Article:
Not forgotten but unsung, troopers of the constabulary made heroic contributions to the heart and history of America. In 1946, with World War II barely ended, East and West Germany underwent division and occupation by four powers. The world would learn the phrases "iron curtain," "cold war," and eventually "…disciplined by a hard and bitter peace."
"Russia had East Germany. The US, England, and France occupied West
Germany," explains former constabulary trooper, Al Inlow, now commander
of Camp White Historical Association. "This elite corps was charged
with guarding the American zone in Germany." Russia had built a
prohibitive wall to divide Berlin, and also fenced in the rest of the
borders. Still regarding German citizens as enemies, Russia’s top
leaders sought to deprive them of food and heating fuel (coal.) With
the Berlin air lift, the U.S. Air Force flew in provisions above it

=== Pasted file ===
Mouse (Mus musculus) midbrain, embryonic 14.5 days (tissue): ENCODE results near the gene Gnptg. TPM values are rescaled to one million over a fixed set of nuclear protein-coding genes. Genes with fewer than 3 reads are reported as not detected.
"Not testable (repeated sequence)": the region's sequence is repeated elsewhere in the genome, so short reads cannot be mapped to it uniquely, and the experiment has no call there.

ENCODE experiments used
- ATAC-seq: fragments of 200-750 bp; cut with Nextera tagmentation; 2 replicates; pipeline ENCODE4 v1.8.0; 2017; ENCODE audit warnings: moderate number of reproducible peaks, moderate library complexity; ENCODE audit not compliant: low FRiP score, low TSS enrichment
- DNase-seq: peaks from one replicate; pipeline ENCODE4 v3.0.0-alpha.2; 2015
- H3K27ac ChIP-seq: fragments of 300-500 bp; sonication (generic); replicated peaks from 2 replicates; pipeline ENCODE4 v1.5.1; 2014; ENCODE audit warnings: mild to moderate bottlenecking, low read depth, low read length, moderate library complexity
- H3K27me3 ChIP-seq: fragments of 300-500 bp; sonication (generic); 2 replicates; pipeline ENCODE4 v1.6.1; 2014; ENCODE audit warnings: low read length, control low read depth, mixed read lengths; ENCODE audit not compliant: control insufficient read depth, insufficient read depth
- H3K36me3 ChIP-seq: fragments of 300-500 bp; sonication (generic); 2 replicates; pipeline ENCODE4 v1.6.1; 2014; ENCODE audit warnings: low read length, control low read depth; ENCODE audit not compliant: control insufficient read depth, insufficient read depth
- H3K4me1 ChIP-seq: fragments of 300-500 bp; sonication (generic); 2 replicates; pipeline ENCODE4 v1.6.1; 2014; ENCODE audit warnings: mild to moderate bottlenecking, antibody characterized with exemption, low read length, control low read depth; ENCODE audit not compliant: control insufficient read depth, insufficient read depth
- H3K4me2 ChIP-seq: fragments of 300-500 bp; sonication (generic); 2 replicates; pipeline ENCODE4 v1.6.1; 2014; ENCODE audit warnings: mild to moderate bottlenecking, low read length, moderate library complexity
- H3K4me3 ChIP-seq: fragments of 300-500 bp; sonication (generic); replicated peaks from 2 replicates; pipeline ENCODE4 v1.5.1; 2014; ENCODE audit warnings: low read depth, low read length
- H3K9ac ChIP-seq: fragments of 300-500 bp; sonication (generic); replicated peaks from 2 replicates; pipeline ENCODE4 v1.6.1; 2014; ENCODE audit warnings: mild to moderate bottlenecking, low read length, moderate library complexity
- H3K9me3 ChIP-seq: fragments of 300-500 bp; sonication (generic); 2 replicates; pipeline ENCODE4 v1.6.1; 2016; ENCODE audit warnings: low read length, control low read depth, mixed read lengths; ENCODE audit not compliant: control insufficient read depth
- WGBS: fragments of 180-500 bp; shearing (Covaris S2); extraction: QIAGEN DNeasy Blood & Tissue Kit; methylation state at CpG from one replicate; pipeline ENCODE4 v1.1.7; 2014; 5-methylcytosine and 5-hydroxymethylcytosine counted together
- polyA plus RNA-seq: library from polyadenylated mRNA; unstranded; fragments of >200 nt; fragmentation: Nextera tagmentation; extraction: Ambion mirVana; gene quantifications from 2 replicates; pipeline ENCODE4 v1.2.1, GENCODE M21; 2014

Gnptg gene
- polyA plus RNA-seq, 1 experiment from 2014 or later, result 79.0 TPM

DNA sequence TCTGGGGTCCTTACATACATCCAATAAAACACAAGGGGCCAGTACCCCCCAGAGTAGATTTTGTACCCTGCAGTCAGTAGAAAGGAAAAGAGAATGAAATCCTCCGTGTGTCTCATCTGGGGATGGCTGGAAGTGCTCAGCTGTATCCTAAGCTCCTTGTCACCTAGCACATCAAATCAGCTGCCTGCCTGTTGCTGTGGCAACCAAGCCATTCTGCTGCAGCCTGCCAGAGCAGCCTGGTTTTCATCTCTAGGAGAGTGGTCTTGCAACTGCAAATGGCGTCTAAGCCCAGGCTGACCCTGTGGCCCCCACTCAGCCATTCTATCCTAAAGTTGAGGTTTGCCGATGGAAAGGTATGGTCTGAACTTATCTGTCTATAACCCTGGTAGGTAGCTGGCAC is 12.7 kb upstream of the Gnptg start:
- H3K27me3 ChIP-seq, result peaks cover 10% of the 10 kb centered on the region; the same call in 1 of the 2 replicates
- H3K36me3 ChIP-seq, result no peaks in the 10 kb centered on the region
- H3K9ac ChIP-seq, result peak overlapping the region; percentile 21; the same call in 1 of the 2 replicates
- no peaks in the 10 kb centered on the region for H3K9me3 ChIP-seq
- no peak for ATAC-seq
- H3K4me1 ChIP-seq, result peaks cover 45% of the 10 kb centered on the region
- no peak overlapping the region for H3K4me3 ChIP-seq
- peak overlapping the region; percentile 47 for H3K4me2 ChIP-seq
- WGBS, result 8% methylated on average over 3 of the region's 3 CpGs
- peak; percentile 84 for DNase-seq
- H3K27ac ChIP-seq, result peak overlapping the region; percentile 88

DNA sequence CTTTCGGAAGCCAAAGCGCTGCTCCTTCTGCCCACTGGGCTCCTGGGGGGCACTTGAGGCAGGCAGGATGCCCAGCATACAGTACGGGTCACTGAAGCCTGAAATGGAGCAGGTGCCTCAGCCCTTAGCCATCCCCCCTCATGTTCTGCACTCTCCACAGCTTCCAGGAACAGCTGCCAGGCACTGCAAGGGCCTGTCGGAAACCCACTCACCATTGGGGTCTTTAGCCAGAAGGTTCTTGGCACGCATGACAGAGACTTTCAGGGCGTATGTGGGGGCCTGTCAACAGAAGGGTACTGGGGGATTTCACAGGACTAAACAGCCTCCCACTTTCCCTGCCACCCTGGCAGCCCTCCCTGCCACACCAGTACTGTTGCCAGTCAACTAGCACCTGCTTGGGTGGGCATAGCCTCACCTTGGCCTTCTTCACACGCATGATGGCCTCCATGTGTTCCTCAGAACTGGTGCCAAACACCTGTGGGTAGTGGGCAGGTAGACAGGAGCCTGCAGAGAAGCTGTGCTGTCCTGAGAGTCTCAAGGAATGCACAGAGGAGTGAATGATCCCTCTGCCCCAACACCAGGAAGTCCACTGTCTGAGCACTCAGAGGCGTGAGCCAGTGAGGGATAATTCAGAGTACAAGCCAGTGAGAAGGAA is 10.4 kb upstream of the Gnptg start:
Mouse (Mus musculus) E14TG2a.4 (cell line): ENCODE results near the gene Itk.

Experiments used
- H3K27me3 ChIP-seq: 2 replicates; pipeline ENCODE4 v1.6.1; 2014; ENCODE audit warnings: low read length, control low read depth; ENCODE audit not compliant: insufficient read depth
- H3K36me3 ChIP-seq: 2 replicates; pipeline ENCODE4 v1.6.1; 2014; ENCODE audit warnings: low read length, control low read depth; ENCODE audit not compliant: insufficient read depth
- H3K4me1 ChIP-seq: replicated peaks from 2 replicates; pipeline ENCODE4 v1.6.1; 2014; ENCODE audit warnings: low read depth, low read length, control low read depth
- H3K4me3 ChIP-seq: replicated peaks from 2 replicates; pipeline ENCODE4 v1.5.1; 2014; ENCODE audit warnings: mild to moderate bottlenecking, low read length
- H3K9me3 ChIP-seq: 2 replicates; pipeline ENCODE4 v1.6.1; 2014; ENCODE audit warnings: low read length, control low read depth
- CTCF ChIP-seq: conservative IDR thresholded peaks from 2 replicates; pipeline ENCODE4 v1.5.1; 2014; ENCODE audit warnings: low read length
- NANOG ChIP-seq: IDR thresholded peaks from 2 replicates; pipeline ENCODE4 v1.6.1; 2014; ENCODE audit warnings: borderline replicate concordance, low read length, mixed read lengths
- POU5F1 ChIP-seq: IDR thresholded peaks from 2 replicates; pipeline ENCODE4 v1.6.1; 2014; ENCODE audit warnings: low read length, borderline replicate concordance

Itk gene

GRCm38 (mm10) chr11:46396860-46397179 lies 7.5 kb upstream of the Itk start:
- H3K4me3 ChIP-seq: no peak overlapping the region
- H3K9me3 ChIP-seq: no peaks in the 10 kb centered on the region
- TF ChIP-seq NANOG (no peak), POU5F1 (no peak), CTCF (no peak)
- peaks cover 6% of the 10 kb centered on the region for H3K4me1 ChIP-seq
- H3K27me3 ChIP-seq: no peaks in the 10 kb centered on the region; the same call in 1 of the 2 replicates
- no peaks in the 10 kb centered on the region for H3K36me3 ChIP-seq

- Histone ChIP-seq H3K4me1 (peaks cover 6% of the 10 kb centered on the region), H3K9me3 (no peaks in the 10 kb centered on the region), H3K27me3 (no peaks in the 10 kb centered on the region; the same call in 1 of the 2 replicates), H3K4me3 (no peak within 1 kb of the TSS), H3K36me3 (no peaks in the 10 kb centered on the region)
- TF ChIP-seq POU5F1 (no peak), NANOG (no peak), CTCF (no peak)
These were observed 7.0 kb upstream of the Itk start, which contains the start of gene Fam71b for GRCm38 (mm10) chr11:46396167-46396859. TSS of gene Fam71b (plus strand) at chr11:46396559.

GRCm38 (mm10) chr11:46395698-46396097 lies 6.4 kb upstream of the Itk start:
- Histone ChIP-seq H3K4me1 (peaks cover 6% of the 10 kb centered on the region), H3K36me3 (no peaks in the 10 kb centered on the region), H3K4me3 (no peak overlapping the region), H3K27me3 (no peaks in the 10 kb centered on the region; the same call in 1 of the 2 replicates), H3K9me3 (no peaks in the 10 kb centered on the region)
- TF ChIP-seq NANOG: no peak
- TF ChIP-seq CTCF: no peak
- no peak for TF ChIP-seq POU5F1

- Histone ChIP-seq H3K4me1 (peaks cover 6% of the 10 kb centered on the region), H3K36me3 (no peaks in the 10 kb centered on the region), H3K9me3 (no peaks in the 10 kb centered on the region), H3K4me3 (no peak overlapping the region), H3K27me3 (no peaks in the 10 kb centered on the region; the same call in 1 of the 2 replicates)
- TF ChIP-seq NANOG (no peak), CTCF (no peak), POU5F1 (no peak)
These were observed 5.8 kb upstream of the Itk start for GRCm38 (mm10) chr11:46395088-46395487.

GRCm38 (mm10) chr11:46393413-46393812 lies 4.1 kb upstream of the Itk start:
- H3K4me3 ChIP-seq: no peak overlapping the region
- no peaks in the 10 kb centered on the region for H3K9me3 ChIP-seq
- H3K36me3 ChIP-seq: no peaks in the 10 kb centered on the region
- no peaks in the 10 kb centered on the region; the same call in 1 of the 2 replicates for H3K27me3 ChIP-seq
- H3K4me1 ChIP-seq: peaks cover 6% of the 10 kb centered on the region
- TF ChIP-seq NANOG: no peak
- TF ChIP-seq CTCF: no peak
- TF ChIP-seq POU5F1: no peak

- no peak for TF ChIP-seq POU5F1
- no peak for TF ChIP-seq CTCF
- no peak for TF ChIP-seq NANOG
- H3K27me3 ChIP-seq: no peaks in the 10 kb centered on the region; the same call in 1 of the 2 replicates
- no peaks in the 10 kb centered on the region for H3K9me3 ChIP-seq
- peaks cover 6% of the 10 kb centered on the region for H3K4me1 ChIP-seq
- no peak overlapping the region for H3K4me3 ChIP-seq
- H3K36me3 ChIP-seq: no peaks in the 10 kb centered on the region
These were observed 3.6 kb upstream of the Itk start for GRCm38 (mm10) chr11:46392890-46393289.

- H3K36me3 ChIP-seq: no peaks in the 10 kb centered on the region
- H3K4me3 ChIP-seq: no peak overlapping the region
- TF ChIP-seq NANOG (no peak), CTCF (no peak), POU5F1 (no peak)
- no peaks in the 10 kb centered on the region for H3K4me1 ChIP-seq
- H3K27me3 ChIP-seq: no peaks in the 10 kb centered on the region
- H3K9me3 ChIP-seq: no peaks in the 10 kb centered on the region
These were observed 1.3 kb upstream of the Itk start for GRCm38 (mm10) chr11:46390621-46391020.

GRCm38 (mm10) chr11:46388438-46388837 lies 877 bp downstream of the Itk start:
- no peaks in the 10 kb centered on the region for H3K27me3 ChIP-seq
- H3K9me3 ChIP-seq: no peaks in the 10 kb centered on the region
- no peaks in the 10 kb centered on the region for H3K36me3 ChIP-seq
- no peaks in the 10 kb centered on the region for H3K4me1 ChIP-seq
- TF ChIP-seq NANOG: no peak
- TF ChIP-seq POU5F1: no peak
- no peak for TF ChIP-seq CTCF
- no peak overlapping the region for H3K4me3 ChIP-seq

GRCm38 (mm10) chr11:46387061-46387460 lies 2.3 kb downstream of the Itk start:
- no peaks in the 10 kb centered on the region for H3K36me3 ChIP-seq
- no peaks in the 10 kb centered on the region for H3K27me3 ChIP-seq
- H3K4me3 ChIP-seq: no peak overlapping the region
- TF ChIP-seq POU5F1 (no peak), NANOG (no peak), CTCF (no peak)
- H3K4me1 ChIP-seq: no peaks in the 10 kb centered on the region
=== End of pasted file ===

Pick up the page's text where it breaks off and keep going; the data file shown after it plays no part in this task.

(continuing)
all. "It was lawless there at first; they had no police force," Inlow
said. "Our constabulary guarded the airfields."
Inlow, we curbed Nazi loyalists’ uprisings, and the emerging black
market. We helped guard the Nuremberg war crimes trials. The 35,000
member constabulary also dealt with the two-and-one-half-million
restless American soldiers still in Germany at the war’s end.
Constabulary troopers had to restore and maintain peace, and allow U.S.
military personnel an orderly return home.
In 1948, a then
17-year old Inlow enlisted in the U.S. Army to serve in the
constabulary. He passed rigid screening requirements to qualify, as the
squadron selected men of the highest caliber to deal with conditions
spiraling out of control. Their 155 mm Howitzers, the biggest artillery
in Germany, would be considered small by today’s standards. Inlow
believes example and devotion to duty reversed the downward trend of
discipline, and revived pride in the army. It kept West Germany on our
side in the ensuing divisiveness of the cold war. After seven years of
outstanding, successful service, the last unit of the 24th constabulary
squadron was disbanded. As Inlow says, America’s citizens owe this
special corps its due recognition and gratitude.
By F. C. Blake
Of the Independent